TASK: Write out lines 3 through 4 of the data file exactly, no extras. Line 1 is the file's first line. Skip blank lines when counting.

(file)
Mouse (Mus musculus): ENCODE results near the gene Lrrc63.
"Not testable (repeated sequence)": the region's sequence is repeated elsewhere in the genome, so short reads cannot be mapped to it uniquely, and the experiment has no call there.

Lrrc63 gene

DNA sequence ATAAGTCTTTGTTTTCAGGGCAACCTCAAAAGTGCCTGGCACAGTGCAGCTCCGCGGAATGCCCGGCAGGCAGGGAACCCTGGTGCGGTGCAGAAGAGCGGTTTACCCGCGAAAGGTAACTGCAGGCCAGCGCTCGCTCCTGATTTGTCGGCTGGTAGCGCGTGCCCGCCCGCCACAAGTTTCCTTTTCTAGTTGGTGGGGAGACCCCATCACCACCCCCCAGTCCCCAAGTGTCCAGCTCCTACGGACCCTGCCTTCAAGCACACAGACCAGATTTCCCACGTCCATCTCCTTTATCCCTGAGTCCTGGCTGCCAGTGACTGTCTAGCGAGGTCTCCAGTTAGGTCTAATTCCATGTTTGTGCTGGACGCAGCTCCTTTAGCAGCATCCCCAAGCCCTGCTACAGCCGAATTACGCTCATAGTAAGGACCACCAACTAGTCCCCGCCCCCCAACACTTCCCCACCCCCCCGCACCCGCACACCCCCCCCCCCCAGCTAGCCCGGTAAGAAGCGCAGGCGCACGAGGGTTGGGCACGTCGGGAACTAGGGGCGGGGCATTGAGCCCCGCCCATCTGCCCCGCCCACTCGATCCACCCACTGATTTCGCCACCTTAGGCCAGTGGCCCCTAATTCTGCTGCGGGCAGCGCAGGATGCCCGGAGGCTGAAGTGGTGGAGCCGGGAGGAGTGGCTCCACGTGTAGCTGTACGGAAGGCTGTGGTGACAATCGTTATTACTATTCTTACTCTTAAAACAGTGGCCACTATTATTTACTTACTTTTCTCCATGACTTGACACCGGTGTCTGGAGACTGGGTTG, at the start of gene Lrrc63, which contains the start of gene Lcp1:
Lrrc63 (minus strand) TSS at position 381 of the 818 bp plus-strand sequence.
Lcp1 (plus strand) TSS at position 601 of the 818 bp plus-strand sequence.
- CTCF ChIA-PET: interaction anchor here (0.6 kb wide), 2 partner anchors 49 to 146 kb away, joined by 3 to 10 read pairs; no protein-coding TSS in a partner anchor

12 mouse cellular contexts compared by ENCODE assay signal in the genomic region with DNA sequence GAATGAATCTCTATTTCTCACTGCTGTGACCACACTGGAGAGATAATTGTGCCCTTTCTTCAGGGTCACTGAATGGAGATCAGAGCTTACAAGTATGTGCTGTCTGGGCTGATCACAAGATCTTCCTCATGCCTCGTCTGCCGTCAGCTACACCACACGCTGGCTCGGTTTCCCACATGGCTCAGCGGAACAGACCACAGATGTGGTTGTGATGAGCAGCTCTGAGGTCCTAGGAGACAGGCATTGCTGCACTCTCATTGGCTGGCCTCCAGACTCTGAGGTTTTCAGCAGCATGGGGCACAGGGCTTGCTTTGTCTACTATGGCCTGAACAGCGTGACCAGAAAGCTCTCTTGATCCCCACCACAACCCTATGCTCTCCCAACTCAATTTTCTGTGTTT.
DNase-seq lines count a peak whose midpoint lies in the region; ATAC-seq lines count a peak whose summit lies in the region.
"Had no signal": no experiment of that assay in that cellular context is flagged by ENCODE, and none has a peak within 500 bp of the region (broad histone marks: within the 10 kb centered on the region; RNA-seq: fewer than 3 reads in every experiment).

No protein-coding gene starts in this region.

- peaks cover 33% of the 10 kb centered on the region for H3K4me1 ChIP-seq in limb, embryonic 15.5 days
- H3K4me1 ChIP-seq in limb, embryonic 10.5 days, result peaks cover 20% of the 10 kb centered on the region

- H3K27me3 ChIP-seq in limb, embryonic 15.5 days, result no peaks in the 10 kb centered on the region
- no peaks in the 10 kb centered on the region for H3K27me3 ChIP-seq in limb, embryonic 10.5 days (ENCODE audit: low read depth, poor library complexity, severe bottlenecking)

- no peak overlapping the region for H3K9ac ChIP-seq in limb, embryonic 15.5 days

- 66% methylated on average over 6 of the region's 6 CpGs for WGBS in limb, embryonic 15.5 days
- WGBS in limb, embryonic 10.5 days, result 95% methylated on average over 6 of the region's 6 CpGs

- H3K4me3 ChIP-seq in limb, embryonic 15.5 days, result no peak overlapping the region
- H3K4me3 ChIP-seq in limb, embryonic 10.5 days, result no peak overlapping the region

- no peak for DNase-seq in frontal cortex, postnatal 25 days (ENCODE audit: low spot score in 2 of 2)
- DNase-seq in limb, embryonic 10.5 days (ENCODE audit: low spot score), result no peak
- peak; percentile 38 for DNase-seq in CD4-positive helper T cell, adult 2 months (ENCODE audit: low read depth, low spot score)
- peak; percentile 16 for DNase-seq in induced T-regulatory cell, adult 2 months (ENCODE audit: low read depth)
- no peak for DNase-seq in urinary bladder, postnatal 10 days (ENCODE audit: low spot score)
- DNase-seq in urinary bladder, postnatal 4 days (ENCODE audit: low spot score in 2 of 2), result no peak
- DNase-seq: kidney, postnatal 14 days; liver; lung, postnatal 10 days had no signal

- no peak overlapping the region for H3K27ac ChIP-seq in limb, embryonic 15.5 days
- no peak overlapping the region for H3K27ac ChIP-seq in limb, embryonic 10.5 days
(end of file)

Lrrc63 gene

DNA sequence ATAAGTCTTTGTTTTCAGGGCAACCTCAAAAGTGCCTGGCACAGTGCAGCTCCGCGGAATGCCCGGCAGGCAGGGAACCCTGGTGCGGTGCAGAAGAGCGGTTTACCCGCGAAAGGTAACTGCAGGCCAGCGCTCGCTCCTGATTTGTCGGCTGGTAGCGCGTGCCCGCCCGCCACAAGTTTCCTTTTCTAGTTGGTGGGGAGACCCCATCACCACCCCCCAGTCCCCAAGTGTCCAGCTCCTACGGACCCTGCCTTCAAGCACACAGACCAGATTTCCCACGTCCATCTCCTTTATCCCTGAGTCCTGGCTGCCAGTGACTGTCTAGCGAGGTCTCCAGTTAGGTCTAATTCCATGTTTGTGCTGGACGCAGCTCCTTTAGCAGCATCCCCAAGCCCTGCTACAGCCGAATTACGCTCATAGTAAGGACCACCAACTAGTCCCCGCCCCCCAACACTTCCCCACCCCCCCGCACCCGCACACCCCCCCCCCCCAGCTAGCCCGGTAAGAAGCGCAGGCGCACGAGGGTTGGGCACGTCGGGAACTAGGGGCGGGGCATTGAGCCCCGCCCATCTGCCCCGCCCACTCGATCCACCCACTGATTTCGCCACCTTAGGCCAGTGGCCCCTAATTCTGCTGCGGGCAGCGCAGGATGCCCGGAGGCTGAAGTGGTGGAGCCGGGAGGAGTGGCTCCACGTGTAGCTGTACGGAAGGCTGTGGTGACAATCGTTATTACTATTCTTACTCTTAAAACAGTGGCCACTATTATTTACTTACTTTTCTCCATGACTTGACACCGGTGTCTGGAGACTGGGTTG, at the start of gene Lrrc63, which contains the start of gene Lcp1: